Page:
GIS-based Road Network Information in Travel Demand Modeling

January 5, 2018 | Author: Anonymous | Category: Math
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GIS-based Road Network Information in Travel Demand Modeling

Ahmed Mohideen Abishek Komma Vipul Modi

Agenda • Data Sources and Vendors  Motivation? − − − −

Navteq TomTom OpenStreetMaps Google Transit Feed

• Conversion tools (raw data to modeling networks) − Build Network from Shape file (BNFS) − Custom applications for additional control and flexibility

• Successful Applications @ − Macro-scopic − Meso-scopic − Micro-scopic

Motivation • Increasing trend towards GIS-based networks − − − − −

True shape networks Time and cost savings for MPOs  collect, compile & update Scalable information Reliable source of consistent and accurate information? Avoid collection from multiple sources?

• Sample information available: − − − − −

Basic network characteristics Speed profiles Heavy vehicle restrictions Turn prohibitions HOV\HOT lane availability by time-of-day

Data Sources: NAVTEQ (1/2) • Chicago based provider of GIS data and navigable maps

Why is this important? • Key features/attributes − Geometry Information • Link Attributes – access (type of vehicles) and display (for routing) characteristics • Node Attributes – Z level (relative elevation)

− Navigation Information • • • • •

Roadway Functional Classes (FC1, FC2, FC3, FC4, FC5) One-way/direction of travel Speed Information – speed limits, special speed limits Lane Information – number of lanes Time of Day, Turn restrictions

• Accessibility: Shapefile (.shp), ASCII file formats, etc.

Data Sources: TomTom (2/2) • Netherlands based provider for navigation and location-based services

Why is this important? • Key features/attributes − Network Information • • • • •

Functional Road Class (FRC) Route Directional – including Oneway information Relative elevation (F_Level and T_Level) Ramp Speed – Speed Category, dynamic speed

− Junction data • Junction type • Elevation

• Accessibility: Shapefiles (.shp)

Conversion Tools: BNFS (1/3) •

Requirements: − − − −

Polyline shape file of links Node# information: A, B Directionality Pre-processing: Filtering

Output: − Create network links based on feature topology and attributes − Retain spatial information − Binary network or − Feature-class in a geodatabase

Cleanup tools: − Generate true shape equivalencies − Copy shape from another layer − Batch mode: BNFS from script

Conversion Tools: Custom Navteq App (2/3)

• • • • • •

NAVTEQ street centerline data  Modeling Network Z-level data  Handle over-passes, under-passes Options to scale the level of data  Include/Exclude link-classes Add network attributes (speed, #lanes, distance) Creates turn penalty data from NAVTEQ restrictions Consolidate data for optimization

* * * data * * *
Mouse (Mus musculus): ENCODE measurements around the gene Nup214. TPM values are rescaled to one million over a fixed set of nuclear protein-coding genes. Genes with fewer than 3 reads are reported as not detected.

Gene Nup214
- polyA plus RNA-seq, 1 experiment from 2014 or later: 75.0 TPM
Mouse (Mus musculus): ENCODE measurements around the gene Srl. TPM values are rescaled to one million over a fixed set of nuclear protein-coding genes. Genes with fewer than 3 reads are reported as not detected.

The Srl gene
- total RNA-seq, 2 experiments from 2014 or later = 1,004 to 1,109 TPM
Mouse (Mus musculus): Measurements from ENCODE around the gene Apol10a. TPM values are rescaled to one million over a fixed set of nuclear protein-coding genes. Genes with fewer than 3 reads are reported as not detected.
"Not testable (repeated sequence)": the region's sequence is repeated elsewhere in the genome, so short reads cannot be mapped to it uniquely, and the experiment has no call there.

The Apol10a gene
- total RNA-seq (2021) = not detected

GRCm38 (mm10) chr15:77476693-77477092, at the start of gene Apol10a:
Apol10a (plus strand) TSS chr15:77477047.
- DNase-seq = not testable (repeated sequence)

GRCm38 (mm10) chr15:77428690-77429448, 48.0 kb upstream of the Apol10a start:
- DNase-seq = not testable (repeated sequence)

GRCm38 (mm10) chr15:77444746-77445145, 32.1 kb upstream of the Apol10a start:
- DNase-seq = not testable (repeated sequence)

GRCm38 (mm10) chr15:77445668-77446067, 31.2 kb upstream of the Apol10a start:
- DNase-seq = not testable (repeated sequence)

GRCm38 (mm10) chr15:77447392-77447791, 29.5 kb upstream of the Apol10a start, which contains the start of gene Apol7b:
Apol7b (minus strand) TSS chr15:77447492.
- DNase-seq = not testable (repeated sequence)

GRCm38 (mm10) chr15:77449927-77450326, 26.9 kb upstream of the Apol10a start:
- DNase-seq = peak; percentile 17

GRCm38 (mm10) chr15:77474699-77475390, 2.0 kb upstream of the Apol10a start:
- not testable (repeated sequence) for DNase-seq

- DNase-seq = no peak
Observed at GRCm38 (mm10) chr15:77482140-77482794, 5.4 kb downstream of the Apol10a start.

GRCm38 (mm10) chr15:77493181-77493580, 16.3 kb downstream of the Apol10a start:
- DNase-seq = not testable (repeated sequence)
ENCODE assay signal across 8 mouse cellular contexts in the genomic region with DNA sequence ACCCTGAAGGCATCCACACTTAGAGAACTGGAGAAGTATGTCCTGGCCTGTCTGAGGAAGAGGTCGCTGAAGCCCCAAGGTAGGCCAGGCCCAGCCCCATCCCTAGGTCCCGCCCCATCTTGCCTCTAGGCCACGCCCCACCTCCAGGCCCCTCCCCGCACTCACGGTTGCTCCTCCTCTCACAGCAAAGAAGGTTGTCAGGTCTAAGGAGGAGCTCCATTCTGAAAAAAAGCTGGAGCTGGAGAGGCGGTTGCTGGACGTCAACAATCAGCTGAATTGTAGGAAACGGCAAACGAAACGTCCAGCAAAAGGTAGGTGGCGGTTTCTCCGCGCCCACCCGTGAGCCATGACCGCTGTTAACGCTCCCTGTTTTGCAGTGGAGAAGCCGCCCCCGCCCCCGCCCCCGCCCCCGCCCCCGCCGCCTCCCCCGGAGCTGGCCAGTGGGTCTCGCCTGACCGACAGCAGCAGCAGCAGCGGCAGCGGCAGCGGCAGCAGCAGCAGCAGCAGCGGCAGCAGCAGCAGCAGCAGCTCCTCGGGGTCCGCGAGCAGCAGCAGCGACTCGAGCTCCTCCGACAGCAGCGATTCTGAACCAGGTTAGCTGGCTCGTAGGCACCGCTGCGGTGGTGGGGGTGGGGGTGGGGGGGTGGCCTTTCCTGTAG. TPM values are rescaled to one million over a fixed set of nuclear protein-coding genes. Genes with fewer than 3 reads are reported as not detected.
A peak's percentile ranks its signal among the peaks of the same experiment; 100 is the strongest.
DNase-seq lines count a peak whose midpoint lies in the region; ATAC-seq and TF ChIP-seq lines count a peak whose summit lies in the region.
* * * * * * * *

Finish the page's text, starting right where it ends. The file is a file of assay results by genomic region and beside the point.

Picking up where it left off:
Case Study 1 • Mountain View, CA

• Realistic travel patterns in Mountain View − Meso-scopic simulation in Cube Avenue − Further, Caltrans count data  Dynamic OD Estimation in Cube Analyst Drive

• Network based on Navteq center line  Modeling Network − 78 Zones − 9000 Links − 4000 Nodes

• Used the custom Navteq application to create the modeling network

Example: Mountain View, CA: Model Network

Closer View

Conversion Tools: Custom TomTom App (3/3) • Highway network - Speed Profile - Heavy vehicle bans • Turn Prohibitions • Roadway Functional classes 1. Motorway, freeway or other major Road 2. Major road less important than a motorway 3. Other major road 4. Secondary road 5. Local connecting road 6. Local road of high importance 7. Local road • Link Consolidation

Custom TomTom App – Input Files Maneuvers Path Index (_mp)



Speed Profile (_hsnp)

Maneuvers (_mn)





Junction (_jc)


Network links (_nw)


Maneuvers Path Index (_lmp)







Logistics Maneuvers (_lmn)

Logistics restrictions (_lrs)

Custom TomTom App - Steps 1. Set-up network node numbers

2. Update link data with speed profile date and heavy vehicle bans 3. Build network

4. Create turn prohibitions

5. Consolidate Network

Case Study 2 • Milan, Italy

• Functional class  0-6 • Link Consolidation 19 network attributes • Before Consolidation − 288,330 Nodes − 556,323 Links

• After Consolidation − 212,772 Nodes − 417,313 Links

Case Study 2: Milan, Italy

Case Study 2: Speed Profile Data

Case Study 2: Observations •

Data quality  Good network coverage, accuracy, topology and connectivity

Navigation data  complex turn movements and lane configurations − Manual post processing of highway network

Functional Class  few and aggregated − Further dis-aggregation using additional attributes such as speed categories, divided/undivided highways

Link Consolidation  highly segmented links. − Limit consolidation to limited number of attributes such as functional class, number of lanes

Future Efforts • Streamline the tools further − − − −

Incorporate more data elements like Toll information Tools to integrate OpenSteetMap data Tools to integrate Google Transit data Tools to integrate open count data like Caltrans

• Case study for Microscopic simulation

Thank you! Questions?

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